“I don’t like the sort of 1990s/early 2000s of sports talk radio where it’s one person on a mic just taking a bunch of phone calls,” Kincade said. “I enjoy interaction; I enjoy creating unique and compelling segments that don’t require throwing out the phone number and literally just saying to my callers, ‘Here, you provide me the content.’ I like creating content and then being able to deliver that content and having listeners that will interact [with] what I’m talking about.”

The importance of being cognizant of both the marketplace and in what consumers want to hear is paramount to drive ratings and revenue; however, he does not want his show to be solely caller-driven. Instead, he tries to engage the listeners by presenting thought-provoking topics, giving his opinion on them and then opening it up to callers to join the conversation. It is a philosophy many sports radio hosts do not agree with Kincade on – doing anything different though, he says, likens the callers to aspects of show preparation.

“You’re letting the plumber; the electrician; the doctor; the lawyer make the decisions about what the content of your show is,” Kincade said regarding caller-driven programs. “I think that’s crazy because they’re not going to be there to pay your bills someday if the station decides to let someone else do the show. You’ve got to be a strong content creator and you’ve got to run your show first. You can’t just toss someone the keys and say, ‘Yeah, wherever you want to drive me today, you drive me there.’ I think that’s nuts.”

Philadelphia sports have been passed down through the progeny of local residents, requiring a hyperlocal focus to maintain interest. Otherwise, there are plenty of other options out there for consumers to explore more closely related to their niche sports interests.

“You have to be much more focused because honestly – I’m not using myopic in a bad way – but in Philadelphia, if you’re not talking about what Philadelphians want to talk about, they’re turning the dial,” Kincade said. “They’re not going to pay attention to you.”

SportsRadio 94WIP host Angelo Cataldi is set to retire either the week after the Philadelphia Eagles are eliminated from the playoffs or following the parade if they win the Super Bowl. Over the years, there have been morning drive ratings battles between Cataldi on SportsRadio 94WIP and Kincade on 97.5 The Fanatic, a challenge Kincade described as “like going 15 rounds in a prize fight.” The impending shift from Cataldi to the duo of Joe DeCamara and Jon Ritchie gives Kincade and his team a chance to expand their audience and appeal to new segments of the marketplace.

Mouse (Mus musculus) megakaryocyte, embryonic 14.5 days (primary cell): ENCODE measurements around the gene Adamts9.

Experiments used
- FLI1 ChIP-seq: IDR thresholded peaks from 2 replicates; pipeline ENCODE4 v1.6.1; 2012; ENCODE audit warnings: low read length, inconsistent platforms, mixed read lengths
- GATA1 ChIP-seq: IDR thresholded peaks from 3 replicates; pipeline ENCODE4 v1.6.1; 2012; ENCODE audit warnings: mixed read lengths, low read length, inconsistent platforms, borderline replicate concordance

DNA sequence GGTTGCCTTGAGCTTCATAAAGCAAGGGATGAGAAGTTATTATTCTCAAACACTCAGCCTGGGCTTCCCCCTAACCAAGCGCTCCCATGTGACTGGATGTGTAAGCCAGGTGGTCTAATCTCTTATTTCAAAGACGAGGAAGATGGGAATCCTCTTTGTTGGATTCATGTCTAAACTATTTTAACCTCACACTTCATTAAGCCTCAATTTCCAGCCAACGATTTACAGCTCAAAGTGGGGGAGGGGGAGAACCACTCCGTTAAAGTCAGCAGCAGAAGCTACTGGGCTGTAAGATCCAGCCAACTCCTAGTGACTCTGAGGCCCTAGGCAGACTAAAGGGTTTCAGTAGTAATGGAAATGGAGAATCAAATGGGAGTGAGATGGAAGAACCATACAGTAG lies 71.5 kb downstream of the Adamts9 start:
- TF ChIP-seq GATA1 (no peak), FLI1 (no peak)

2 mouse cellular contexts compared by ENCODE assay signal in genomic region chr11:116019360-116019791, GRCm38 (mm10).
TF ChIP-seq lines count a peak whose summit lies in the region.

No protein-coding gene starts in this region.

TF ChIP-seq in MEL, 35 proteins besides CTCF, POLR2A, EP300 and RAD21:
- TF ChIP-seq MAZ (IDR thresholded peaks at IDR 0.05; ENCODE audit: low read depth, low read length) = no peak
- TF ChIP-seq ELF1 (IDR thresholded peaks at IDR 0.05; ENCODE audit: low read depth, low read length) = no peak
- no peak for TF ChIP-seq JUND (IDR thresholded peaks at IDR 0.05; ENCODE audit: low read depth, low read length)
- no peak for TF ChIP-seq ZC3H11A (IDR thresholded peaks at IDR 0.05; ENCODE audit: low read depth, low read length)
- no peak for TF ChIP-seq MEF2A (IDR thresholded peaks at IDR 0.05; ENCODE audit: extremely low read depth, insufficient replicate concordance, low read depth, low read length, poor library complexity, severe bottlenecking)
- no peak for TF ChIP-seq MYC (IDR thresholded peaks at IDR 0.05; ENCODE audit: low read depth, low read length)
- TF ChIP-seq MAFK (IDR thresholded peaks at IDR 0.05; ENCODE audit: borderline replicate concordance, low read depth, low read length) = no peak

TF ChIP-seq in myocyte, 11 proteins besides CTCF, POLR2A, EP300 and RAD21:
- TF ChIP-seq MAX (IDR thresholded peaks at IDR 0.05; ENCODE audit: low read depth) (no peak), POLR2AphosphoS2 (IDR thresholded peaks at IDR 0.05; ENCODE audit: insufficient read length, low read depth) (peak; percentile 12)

“The younger listeners in Philadelphia have been finding us and have been paying a lot of attention to our show since the day we took to the airwaves because we sound different; we’re a different show,” Kincade said. “We’ll expand on that; we’ll continue to work with that…. Angelo may have a departure week and a goodbye week, but we have our own things planned to have our own sort of welcome party to the people who may be looking to say, ‘Hey, I’d like to try something different in the mornings in Philadelphia.’”

In addition to his radio show, Kincade is teaching a talk radio course as an adjunct professor at Temple University,  his alma mater.. He is developing an original curriculum to help foster the next generation of broadcasters, giving them expertise and advice on how to build a career in the uber-competitive industry. The new job is indicative of his “third act,” something he was asked about from his former agent Norman Schrutt.

Schrutt, a renowned radio executive known as the “Radio Rabbi,” was a tactician when it came to negotiating favorable terms of employment, according to Kincade, and would tell his clients upon signing a contract to “just shut up and go to work.” He always challenged Kincade to pursue another act in his career, though, and Kincade has found his chance in teaching the craft for which he gave up a steady career to pursue.

“He was the perfect mentor to sort of guide me and I enjoyed getting a chance to learn from him,” Kincade said of Schrutt. “….When I [went] into my classroom last week for the first time, I thought to myself, ‘Well Norm, I’m following through. This is going to be my third act.’”